i’ve heard of this guy and this whole satanic panic era is a huge fascination for me. thanks for making my weekend!

    dennis dennis dennis dennis dennis-

    guided by voices are coming to vegas in october and my friend just sent me a ticket! they are playing at this tiny bar called the bunkhouse that re-write dept used to play like all the time before we broke up. now, i know you’re gonna be west coasting it a little bit before that and i have a crazy idea. since you got me into gbv and the bar they’re playing is max capacity of like 120, you should totally come to town and go to the show with me. because you know you wanna see pollard in a tiny bar and maybe if you’re there we can convince them to play for 4 hours. i’ll buy yr ticket and everything. you know you want to.

    i’m only half kidding, but not really. the show’s on 27 oct and it’s the same bar where i saw/met deerhunter back in january and also bob mould a couple years ago and the breeders around the same time. and i can show you what little cool shit there is in vegas (like the little vinyl-only record shop by bunkhouse where, on the night of the deerhunter show, i snagged a copy of cheap trick’s ‘found all the parts’ 10″ EP for $6 while record shopping with josh, their bass player (who remembered me from the last time they played vegas because i got them to play ‘wash off’ during the encore)).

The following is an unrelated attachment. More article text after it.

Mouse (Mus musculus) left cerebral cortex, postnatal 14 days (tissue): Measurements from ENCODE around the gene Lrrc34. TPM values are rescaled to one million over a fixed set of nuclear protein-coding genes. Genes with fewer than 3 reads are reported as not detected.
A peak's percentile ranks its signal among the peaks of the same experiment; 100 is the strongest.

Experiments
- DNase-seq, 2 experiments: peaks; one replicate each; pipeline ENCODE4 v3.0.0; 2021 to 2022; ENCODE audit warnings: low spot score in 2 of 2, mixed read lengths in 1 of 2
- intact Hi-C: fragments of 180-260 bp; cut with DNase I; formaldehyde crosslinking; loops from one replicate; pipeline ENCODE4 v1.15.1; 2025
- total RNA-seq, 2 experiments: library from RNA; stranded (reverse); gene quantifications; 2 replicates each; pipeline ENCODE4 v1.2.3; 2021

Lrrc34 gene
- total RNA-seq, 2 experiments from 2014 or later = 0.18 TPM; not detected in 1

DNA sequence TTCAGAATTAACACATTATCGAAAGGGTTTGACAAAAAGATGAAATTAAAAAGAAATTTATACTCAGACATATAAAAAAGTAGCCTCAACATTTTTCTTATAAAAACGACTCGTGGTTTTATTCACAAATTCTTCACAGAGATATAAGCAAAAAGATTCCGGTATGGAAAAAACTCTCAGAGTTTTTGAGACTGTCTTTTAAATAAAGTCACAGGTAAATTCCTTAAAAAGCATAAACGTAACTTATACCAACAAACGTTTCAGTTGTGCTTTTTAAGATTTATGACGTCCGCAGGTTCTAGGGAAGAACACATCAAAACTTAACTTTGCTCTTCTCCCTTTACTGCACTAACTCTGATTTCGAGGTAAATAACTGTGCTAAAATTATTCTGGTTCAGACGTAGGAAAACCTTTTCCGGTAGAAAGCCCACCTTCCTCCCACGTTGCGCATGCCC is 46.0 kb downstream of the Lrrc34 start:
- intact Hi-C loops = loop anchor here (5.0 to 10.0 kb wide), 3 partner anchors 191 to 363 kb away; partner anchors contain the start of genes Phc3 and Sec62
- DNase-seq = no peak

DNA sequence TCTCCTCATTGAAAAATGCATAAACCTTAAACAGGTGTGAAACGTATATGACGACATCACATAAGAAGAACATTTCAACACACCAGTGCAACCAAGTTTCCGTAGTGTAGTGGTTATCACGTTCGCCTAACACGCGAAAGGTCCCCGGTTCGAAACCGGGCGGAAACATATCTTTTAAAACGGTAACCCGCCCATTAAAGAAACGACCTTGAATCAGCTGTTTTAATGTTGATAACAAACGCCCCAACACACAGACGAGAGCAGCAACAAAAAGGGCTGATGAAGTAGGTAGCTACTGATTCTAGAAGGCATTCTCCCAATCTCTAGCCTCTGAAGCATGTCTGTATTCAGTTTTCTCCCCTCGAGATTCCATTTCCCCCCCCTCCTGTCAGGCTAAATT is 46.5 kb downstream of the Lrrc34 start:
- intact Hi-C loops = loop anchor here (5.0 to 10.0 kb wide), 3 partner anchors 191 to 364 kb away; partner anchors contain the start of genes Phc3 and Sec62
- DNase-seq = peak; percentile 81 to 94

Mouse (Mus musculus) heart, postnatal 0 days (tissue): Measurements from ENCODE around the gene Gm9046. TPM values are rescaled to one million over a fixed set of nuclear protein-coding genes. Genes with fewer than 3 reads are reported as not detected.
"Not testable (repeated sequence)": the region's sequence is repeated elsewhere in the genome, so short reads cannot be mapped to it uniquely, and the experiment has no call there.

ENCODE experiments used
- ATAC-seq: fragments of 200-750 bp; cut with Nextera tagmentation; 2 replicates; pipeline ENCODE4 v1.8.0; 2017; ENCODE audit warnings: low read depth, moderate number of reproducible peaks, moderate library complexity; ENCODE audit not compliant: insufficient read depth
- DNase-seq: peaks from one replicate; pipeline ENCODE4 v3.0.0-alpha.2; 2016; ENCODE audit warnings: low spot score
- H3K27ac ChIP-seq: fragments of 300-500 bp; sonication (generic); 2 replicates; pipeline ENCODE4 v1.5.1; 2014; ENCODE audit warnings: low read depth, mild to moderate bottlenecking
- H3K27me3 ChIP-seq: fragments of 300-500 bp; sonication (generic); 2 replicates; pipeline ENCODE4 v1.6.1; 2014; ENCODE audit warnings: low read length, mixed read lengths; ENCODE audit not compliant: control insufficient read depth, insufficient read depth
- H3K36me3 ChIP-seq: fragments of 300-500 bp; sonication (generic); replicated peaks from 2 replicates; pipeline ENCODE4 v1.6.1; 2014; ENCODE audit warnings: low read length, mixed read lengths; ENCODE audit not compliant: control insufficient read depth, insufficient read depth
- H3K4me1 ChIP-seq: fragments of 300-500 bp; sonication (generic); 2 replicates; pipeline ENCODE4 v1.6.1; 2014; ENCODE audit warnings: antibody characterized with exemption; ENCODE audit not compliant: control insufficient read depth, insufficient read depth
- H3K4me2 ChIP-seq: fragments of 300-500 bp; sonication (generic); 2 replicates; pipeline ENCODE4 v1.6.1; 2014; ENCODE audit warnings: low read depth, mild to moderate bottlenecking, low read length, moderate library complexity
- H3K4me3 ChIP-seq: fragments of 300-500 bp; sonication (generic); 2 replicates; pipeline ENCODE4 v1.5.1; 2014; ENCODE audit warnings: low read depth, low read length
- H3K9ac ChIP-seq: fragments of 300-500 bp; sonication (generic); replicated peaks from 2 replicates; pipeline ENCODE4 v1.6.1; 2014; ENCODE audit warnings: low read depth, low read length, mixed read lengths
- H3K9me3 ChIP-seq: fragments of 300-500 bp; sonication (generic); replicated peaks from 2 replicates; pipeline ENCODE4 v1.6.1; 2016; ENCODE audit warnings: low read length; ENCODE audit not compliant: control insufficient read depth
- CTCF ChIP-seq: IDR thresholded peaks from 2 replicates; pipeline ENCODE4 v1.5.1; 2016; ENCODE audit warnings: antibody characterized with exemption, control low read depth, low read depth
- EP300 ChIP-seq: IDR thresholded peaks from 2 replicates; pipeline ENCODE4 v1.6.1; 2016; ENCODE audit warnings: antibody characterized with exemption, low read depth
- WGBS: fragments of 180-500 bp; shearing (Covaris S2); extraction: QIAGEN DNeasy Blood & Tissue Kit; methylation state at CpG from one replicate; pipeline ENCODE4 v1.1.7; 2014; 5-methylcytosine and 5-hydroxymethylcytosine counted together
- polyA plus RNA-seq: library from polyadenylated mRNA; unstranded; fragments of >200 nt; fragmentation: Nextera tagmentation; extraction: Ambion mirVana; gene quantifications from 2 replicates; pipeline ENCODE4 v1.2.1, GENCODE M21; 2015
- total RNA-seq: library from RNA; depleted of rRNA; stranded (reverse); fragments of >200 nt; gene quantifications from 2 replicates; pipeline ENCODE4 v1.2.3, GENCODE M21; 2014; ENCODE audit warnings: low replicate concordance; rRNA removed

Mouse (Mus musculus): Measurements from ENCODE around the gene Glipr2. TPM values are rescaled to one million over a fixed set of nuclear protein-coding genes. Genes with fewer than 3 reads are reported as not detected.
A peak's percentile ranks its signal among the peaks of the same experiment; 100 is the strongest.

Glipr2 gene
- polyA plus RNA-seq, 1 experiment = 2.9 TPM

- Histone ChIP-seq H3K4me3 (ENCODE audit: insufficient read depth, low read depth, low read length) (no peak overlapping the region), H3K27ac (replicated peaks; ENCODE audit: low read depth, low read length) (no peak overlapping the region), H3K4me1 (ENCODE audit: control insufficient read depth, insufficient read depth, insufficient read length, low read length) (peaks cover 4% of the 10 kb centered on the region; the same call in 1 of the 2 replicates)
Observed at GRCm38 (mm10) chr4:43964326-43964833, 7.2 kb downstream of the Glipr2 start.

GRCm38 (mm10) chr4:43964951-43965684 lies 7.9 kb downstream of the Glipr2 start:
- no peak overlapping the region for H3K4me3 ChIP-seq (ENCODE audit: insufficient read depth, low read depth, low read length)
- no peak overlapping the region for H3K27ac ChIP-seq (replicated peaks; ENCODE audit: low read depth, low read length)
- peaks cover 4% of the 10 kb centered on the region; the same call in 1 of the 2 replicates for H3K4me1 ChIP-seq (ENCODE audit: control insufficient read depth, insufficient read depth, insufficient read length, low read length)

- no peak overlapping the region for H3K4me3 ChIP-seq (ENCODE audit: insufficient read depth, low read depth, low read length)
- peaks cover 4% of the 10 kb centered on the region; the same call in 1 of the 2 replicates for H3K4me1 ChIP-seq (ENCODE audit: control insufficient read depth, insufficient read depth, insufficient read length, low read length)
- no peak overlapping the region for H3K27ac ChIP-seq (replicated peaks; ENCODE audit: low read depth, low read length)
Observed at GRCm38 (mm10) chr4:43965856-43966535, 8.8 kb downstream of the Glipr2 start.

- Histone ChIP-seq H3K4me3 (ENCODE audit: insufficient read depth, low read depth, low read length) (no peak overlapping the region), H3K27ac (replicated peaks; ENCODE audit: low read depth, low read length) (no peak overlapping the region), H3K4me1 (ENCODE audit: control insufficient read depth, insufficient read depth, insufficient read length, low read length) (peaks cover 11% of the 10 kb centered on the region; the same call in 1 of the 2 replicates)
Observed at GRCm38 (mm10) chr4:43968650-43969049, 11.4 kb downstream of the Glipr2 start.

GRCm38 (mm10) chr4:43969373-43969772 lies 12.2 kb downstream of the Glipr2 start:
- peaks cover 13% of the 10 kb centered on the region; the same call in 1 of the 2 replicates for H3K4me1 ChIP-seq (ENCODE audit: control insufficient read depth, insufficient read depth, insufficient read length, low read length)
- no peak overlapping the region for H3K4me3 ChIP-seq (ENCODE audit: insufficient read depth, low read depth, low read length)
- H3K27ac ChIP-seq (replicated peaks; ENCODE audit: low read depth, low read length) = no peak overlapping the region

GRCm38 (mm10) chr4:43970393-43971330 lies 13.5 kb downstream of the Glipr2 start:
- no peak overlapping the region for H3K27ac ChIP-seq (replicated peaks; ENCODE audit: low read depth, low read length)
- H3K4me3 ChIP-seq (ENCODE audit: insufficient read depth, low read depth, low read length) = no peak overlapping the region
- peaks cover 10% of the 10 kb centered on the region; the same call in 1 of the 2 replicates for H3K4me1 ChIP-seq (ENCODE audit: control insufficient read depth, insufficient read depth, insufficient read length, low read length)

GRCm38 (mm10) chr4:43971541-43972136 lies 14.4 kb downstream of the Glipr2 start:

i will only be a little bit sad if you can’t come to the show.